By Ben Dummett and Cara Lombardo
This article is being republished as part of our daily
reproduction of WSJ.com articles that also appeared in the U.S.
print edition of The Wall Street Journal (July 1, 2019).
A flurry of mergers and big initial public offerings in the U.S.
make it the runaway success story in global deal making, standing
in contrast to sluggish activity in Europe and Asia.
Emboldened by the still-strong U.S. economy and a lofty stock
market, chief executives in the U.S. are making big bets to expand
geographically, cut costs and access new products.
The latest example: U.S. drugmaker AbbVie Inc. agreed last week
to acquire Botox maker Allergan PLC for $63 billion, paying a 45%
premium for the Dublin-based pharmaceutical company.
That and a handful of other $10 billion-plus deals -- led by the
$86 billion planned tie-up of aerospace-parts maker United
Technologies Corp. and Raytheon Co. -- spurred a 20% jump in U.S.
mergers volume to a record $1.05 trillion in the first half of the
year from the same period in 2018, according to Dealogic data.
Meanwhile, heightened political tensions and slowing economic
growth beyond the U.S. weighed on global deal volume, which fell
11% to $1.97 trillion, pulled down by a 53% decline in Europe and a
23% drop in Asia excluding Japan.
That trend was also on display in the IPO market as gains in the
U.S. led by Uber Technologies Inc.'s $8.1 billion issue contrasted
with declines in Asia and Europe, the Dealogic data showed.
In Europe, corporate heads have had to contend with uncertainty
over the outcome of the fractious Brexit talks. Another drag: signs
of an economic slowdown in Germany, Europe's largest economy,
following a report in May of an unexpected rise in the country's
jobless rate. In Asia, China's slowing economy, which is struggling
due to U.S. tariffs on Chinese exports, is testing the confidence
of CEOs who want to strike deals in that region.
Bankers expect deal making outside the U.S. should remain
steady, if not show some renewed strength in the year's second half
as companies seek to stay competitive.
"We are living in a much trickier political world, a much
trickier antitrust world, but corporates around the world have to
continue to take action to generate value and that does create
deals," said Larry Slaughter, an executive vice chairman at Bank of
America Merrill Lynch.
Aside from economic growth and trade disputes, government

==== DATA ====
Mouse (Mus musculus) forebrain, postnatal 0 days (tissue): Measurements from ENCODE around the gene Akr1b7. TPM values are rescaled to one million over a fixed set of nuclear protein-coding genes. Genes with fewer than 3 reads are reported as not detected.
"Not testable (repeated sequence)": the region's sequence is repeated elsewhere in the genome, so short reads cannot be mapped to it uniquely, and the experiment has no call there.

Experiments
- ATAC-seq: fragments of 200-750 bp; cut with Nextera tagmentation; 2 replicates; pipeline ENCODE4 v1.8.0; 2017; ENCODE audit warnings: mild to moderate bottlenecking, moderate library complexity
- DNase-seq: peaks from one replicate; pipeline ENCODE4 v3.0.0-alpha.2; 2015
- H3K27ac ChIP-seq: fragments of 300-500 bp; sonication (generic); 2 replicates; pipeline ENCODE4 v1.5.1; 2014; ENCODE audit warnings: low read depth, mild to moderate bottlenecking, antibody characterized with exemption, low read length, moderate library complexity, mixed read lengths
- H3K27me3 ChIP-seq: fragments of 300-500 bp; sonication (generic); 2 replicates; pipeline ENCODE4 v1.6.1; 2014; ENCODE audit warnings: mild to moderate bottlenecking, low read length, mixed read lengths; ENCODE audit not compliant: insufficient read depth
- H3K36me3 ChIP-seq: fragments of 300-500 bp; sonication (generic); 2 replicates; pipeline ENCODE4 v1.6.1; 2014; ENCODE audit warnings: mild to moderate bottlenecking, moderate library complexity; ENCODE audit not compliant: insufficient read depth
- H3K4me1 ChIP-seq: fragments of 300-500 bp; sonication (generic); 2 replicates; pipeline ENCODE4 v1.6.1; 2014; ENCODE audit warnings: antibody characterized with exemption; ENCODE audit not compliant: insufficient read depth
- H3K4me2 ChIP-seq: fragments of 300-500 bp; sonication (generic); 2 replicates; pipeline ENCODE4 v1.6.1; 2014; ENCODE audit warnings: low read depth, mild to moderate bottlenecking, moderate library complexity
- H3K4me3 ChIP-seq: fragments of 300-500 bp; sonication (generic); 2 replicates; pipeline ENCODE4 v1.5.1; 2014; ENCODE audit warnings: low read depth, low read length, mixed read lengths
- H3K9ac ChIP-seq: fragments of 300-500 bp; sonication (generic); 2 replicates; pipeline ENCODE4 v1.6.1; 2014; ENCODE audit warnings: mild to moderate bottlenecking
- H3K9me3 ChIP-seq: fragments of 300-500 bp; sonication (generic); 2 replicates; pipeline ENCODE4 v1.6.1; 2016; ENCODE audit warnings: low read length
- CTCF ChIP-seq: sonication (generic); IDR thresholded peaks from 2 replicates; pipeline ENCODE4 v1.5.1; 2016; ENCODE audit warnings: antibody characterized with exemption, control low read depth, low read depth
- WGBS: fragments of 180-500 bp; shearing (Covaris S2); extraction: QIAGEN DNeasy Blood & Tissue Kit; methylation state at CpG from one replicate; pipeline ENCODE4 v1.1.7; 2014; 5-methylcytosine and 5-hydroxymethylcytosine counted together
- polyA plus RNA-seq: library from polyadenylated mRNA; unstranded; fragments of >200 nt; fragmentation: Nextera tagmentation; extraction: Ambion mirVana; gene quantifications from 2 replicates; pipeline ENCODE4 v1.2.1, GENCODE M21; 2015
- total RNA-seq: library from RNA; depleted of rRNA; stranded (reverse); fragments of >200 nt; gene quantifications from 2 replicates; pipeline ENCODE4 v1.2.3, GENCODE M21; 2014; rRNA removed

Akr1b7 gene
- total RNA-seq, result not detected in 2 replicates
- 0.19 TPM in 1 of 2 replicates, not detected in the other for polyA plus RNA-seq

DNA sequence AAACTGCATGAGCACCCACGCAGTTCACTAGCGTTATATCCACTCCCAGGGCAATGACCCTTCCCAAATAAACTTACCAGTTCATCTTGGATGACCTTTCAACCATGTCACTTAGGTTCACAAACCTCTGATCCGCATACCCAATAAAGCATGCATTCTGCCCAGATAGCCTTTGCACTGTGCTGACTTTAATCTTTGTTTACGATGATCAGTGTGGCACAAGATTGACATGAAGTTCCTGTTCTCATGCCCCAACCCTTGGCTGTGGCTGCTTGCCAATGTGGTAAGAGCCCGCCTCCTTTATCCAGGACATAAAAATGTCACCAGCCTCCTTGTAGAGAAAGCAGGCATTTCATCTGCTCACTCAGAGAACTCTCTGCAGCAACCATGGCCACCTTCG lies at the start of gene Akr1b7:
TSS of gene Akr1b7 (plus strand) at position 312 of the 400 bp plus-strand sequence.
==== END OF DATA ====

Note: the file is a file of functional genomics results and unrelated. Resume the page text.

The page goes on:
regulators and activist investors pose some of the biggest
challenges for deal makers, even in the red-hot U.S. market.
Along with the United Technologies-Raytheon merger, two other
big transactions -- Bristol-Myers Squibb Co.'s $81 billion
agreement to buy Celgene Corp. and Occidental Petroleum Corp.'s $38
billion deal for Anadarko Petroleum Corp. -- have met resistance
from activist investors. They have argued buyers are overpaying or
muddling their strategies.
Activists are traditionally known for pushing sellers to seek
higher prices. The fact that they are agitating on the buy side
reflects the heady stock market and fear that acquirers could be
paying too much, deal advisers say.
Indeed, AbbVie shares plummeted 16% on news of its deal for
Allergan, wiping nearly $20 billion off the drugmaker's market
value, though has regained some ground in the days since.
Regulatory crosscurrents are shown by antitrust resistance from
the U.S. Justice Department to Sprint Corp.'s plan to merge with
T-Mobile US Inc., as well as opposition from some state attorneys
general. It remains to be seen whether the wireless-phone companies
will be allowed to proceed with their plan to combine.
Caution is evident in deals worth less than $10 billion. These
typically account for the majority of deals by dollar value and
bring many bankers the bulk of their advisory fees. The value of
these deals in the first half of the year dropped sharply in the
U.S. from a year earlier.
While activists in some cases have tried to upend deals, they
can also spur them. The threat of an attack from well-known
activist firms like Elliott Management Corp. or Third Point LLC is
pushing companies to re-evaluate their portfolios and in some cases
sell off assets to try to boost profits and stock-market
At the same time, global buyout firms such as EQT AB, Blackstone
Group LP and Apollo Global Management LLC are ready buyers for
these businesses as they seek to invest record amounts of cash.
In May, Nestlé SA, which counts Third Point as a shareholder,
sold its skin-health unit to an EQT-led group for $10.1
Buyout firms "are out there hunting hard," said Dwayne Lysaght,
co-head of M&A at JPMorgan Chase & Co. for Europe, the
Middle East and Africa. "They have a strong preference for
carve-out deals from public or private companies."
Write to Ben Dummett at email@example.com and Cara Lombardo at
(END) Dow Jones Newswires
July 01, 2019 02:47 ET (06:47 GMT)
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